I again applaud your policy. Treating drug policy as primarily an issue of public health, as opposed to an issue of criminal justice, is both practical and compassionate and it has been and will continue to be supported by the voters of Colorado. Please clarify for me in writing whether Agent Sweetin's comments that DEA will "arrest everybody" remains United States policy. Thank you very much for your attention to this matter.


Jared Polis
Member of Congress

cc: President Barack Obama

As an introductory note to his post on Square State, Polis writes:

The DEA must do more to stop their rogue agents from harassing and raiding our medical marijuana dispensaries, which are legal under state law. That's why I sent this letter to Attorney General Holder today.

The DOJ memo has a lot of exceptions -- most of them arbitrary and to be exercised in their sole discretion. It hardly puts people on notice of what conduct is subject to a federal raid. Sweetin's comments just make the situation worse. His backtracking wasn't really a pull-back at all. And I expect the memo's exceptions are what Holder will rely on if he responds to Polis' letter. Still, props to Rep. Polis for taking the initiative and weighing in.

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    Thanks for posting this, Jeralyn! (none / 0) (#1)
    by MileHi Hawkeye on Thu Feb 25, 2010 at 07:39:09 AM EST
    And thanks to Rep. Polis for his letter as well as being responsive enough to the people he represents to interact with us on the various local blogs.  

    As I said in my response to him elsewhere, letters are nice--but they're not going to change the way the DEA goes about it's "job".  Congress has the ability to make changes to the Controlled Substances Act and bring some sanity to the unwinnable and costly War on Pot.  

    There is no reason that marijuana remains a Schedule 1 narcotic.  Please, amend the law and/or put pressure on the AG to re-classify marijuana, Rep. Polis!

    Credit where its due... (none / 0) (#2)
    by kdog on Thu Feb 25, 2010 at 08:21:31 AM EST
    Thats one helluva fine letter...keep on 'em Polis, and don't take no doublespeak bullsh*t for an answer.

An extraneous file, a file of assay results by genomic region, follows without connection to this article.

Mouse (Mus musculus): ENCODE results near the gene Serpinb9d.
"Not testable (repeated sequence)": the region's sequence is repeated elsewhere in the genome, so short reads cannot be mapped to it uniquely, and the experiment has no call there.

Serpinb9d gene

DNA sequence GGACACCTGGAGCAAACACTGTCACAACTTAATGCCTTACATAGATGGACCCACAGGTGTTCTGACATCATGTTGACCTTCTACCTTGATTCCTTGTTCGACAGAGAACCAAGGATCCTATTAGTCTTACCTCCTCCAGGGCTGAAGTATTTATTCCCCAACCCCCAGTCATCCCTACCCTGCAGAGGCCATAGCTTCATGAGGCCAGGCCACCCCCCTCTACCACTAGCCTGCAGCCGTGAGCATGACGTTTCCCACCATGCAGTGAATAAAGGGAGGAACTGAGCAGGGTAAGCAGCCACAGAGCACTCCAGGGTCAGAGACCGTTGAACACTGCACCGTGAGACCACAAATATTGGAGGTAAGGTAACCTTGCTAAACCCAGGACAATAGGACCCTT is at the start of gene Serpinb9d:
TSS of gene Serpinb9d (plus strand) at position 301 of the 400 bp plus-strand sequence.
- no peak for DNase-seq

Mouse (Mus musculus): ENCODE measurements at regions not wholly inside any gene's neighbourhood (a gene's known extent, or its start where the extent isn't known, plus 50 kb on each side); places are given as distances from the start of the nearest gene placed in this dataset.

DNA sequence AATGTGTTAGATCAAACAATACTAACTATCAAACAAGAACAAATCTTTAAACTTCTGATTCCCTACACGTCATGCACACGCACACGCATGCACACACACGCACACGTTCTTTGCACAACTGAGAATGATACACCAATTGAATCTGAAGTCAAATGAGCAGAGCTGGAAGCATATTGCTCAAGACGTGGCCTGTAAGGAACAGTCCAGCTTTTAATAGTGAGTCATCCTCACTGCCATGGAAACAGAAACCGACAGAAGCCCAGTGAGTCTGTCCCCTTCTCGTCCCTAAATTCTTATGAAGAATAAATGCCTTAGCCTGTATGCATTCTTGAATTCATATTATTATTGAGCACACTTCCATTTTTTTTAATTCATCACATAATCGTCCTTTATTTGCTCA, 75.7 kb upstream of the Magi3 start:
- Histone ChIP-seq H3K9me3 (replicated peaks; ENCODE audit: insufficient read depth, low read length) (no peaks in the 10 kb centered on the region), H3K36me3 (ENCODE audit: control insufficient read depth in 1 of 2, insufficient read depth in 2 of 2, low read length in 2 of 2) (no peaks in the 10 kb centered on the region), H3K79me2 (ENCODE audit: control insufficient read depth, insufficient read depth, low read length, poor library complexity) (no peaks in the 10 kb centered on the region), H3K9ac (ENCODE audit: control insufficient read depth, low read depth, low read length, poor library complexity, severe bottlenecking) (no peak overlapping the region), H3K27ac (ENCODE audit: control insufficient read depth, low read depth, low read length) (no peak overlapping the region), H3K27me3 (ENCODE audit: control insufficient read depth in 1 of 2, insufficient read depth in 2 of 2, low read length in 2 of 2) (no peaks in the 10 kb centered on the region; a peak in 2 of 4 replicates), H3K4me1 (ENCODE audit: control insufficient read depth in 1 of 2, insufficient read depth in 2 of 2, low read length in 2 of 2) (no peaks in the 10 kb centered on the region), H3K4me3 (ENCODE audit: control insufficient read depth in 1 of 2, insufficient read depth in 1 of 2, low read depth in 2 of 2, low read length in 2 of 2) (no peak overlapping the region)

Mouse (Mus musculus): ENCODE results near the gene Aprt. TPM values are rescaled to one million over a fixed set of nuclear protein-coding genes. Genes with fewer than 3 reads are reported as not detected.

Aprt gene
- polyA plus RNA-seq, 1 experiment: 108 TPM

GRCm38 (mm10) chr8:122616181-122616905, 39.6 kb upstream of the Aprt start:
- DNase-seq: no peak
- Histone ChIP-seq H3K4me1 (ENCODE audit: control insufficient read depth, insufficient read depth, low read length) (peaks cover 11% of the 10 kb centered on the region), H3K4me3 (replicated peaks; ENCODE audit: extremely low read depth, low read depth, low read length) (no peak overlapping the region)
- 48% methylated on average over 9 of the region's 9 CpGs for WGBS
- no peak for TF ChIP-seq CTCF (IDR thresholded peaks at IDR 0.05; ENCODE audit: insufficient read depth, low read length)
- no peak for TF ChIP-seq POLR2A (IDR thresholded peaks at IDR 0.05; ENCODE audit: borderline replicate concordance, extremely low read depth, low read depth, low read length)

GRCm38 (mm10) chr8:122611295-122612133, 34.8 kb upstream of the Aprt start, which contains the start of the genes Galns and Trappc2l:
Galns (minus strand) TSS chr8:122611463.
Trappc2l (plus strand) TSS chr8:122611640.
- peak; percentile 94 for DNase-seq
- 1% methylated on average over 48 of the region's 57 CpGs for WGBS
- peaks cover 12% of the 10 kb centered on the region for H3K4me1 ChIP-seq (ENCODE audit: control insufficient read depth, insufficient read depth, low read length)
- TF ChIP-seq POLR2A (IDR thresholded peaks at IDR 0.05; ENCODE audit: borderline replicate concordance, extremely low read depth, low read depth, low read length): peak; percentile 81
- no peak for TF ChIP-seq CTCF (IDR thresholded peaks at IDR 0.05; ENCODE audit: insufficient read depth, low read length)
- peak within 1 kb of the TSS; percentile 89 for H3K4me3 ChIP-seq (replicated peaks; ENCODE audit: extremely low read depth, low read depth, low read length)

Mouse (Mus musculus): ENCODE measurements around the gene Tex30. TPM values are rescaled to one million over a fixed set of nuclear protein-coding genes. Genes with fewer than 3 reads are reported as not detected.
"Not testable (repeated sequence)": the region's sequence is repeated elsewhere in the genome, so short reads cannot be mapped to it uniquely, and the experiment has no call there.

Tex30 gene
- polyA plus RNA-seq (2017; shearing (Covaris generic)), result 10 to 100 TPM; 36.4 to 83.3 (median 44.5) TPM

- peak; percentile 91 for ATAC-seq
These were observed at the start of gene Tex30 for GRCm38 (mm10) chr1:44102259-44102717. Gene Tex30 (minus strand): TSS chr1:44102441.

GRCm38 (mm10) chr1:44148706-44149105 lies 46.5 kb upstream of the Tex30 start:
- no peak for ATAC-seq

This Sweetin cat at the DEA should be sh*t-canned post-haste...such language as "arrest everybody" has no place coming out of an agent of the law's mouth...no place.  Outrageous and unacceptable.


    Well, if the feds are going to actually arrest (none / 0) (#3)
    by MyLeftMind on Thu Feb 25, 2010 at 12:43:50 PM EST
    people who go to the home of a marijuana caregiver (seller), then it's much better DEA flat out tells the truth about what they intend to do. Otherwise customers won't realize they put themselves at risk whenever they buy pot. Obviously the feds should leave the dispensaries alone, but if they're going to continue ignoring the Department of Justice guidelines, it's better that customers know they might be arrested & prosecuted.

    This is America... (none / 0) (#4)
    by kdog on Thu Feb 25, 2010 at 12:55:05 PM EST
    the threat of being arrested and prosecuted always exists, whether you smoke reefer or not.  

    cost efficiency wise, (none / 0) (#5)
    by cpinva on Fri Feb 26, 2010 at 03:17:00 AM EST
    it would be best just eliminate the DEA in its entirety. it serves, at best, a duplicative function, that the FBI is charged with. in its primary function, the "war on drugs", it has clearly been an abject failure, a rather expensive failure at that. by comparison, vietnam was actually a win, in terms of both money and manpower.

    DEA is a useless vestige of the nixon administration, time to take it to the vet, and have it mercifully put to sleep.